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In 2018, Facebook approved a record-high $10 million annual security budget for Zuckerberg for bodyguards, security measures for his houses, and private aircraft.
Ultimately, opulence and luxury are just a blip on Zuckerberg's radar. In fact, his main priority is giving his money away, rather than spending it.
The Chan Zuckerberg Initiative is a philanthropic organization Zuckerberg founded with his wife in 2015 focused on "personalized learning, curing disease, connecting people, and building strong communities."
In 2017, the Chan Zuckerberg Initiative partnered with housing startup Landed, giving $5 million to help at least 60 teachers in Redwood City and East Palo Alto, California, purchase real estate.
The couple's charitable initiative is invested in tackling both local and global issues. In 2016, Zuckerberg and Chan invested $3 billion into research focused on curing the world's diseases by the end of the century.
"A bunch of people have the reaction of 'Oh, that's obviously going to happen on its own — why don't you just spend your time doing something else?' And then a bunch of people have the reaction of 'Oh, that seems almost impossible — why are you setting your sights so high?'"
In order to accomplish this lofty goal, the Chan Zuckerberg Initiative launched a $3 billion nonprofit called Biohub to start looking into the cure of disease, including research on genomics, infectious diseases and implantable devices.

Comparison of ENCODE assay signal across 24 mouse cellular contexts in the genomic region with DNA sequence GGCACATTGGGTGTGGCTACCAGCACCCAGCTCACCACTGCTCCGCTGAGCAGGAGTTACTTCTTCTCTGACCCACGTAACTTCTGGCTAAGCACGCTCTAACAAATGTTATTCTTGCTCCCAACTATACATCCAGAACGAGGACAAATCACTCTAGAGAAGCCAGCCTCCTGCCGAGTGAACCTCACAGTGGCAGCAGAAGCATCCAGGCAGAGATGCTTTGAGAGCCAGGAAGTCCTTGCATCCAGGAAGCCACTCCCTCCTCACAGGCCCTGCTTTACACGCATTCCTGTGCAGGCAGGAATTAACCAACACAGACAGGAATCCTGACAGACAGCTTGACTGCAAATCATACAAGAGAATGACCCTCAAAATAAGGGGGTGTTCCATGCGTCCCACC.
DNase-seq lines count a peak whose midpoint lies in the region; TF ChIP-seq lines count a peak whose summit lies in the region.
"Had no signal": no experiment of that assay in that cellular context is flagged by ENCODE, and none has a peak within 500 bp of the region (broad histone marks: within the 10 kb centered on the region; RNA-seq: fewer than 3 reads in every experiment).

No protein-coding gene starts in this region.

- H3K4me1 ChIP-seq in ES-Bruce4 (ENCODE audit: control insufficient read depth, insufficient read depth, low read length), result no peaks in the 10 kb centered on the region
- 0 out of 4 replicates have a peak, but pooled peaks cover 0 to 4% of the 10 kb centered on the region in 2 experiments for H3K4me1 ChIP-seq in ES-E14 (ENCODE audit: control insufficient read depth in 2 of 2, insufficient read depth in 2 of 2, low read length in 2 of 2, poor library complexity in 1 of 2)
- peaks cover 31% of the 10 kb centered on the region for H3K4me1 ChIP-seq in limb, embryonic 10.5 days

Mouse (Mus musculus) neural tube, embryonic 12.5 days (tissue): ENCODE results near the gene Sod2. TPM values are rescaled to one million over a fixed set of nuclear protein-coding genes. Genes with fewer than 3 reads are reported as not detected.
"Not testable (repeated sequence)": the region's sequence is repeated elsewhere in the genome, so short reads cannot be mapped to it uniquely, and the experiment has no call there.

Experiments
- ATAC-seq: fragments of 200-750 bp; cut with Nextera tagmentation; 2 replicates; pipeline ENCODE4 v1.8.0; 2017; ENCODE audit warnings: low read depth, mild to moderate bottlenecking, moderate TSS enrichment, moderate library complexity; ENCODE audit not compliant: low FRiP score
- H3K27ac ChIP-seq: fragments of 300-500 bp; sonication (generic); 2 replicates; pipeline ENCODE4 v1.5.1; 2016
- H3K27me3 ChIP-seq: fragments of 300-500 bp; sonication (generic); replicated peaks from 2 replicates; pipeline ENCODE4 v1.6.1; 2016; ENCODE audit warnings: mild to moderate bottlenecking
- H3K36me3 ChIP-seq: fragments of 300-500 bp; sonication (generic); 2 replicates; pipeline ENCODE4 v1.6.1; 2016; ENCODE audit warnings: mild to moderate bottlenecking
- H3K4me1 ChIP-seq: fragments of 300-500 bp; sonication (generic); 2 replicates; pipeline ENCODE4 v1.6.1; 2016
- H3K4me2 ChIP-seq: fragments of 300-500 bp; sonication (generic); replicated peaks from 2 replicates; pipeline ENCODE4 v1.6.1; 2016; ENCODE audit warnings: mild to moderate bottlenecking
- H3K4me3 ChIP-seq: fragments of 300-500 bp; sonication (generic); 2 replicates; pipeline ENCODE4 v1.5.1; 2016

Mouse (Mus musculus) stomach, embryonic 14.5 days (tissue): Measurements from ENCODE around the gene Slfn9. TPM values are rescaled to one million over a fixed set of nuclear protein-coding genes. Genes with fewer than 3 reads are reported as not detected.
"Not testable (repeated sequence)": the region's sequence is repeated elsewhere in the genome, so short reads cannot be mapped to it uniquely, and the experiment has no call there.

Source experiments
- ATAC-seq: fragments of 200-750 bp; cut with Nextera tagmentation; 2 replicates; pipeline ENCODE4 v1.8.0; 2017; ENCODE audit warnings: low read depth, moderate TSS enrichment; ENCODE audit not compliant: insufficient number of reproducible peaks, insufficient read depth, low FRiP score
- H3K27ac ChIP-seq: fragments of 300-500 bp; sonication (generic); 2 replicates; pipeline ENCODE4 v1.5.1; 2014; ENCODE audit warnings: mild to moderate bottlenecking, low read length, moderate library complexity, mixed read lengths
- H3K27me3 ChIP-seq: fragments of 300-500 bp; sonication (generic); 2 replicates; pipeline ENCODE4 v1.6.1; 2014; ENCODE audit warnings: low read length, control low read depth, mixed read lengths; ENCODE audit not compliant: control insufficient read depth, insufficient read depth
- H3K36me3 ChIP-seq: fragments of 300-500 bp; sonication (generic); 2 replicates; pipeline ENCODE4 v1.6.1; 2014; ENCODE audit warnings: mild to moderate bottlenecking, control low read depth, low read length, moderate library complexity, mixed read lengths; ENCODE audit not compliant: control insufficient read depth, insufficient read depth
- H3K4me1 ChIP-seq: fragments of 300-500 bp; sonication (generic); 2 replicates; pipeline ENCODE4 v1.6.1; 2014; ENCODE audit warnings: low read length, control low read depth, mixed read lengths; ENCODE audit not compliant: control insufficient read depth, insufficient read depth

The scientists their nonprofit employed have started a study of brain-machine devices, including one called the Wand, which is an implant they say can help limit the symptoms of diseases like Parkinson's and epilepsy.
Zuckerberg believes that his nonprofit will help speed up research to cure disease, and says that in the future, "we'll basically have been able to manage or cure all of the major things that people suffer from and die from today. Based on the data that we already see, it seems like there's a reasonable shot."
Zuckerberg faced outrage from his employees and Facebook users alike after refusing to moderate Trump's posts, where the president called civil rights protesters "thugs" and suggested violence against them by writing "when the looting starts, the shooting starts." One employee of the Chan Zuckerberg Initiative even asked Zuckerberg to resign if the billionaire didn't moderate the posts.
Led by civil rights organizations including NAACP, Color of Change, and Anti-Defamation League, Facebook advertisers revolted too, pulling their ad spending from Facebook in a coordinated boycott beginning in July. The growing boycott wiped $9.6 billion off Zuckerberg's net worth between June 23 and June 28.
The Hershey Co., Unilever, Verizon, Honda, Birchbox, Ben & Jerry's, The North Face, REI, and Patagonia have all signed on, vowing to withhold their ad dollars from the social networking site.
"We invest billions of dollars each year to keep our community safe and continuously work with outside experts to review and update our policies," Facebook said in a statement regarding the boycott. "We've opened ourselves up to a civil rights audit, and we have banned 250 white supremacist organizations from Facebook and Instagram."
"The investments we have made in AI mean that we find nearly 90% of Hate Speech we action before users report it to us, while a recent EU report found Facebook assessed more hate speech reports in 24 hours than Twitter and YouTube," the statement continued. "We know we have more work to do, and we'll continue to work with civil rights groups, GARM, and other experts to develop even more tools, technology and policies to continue this fight."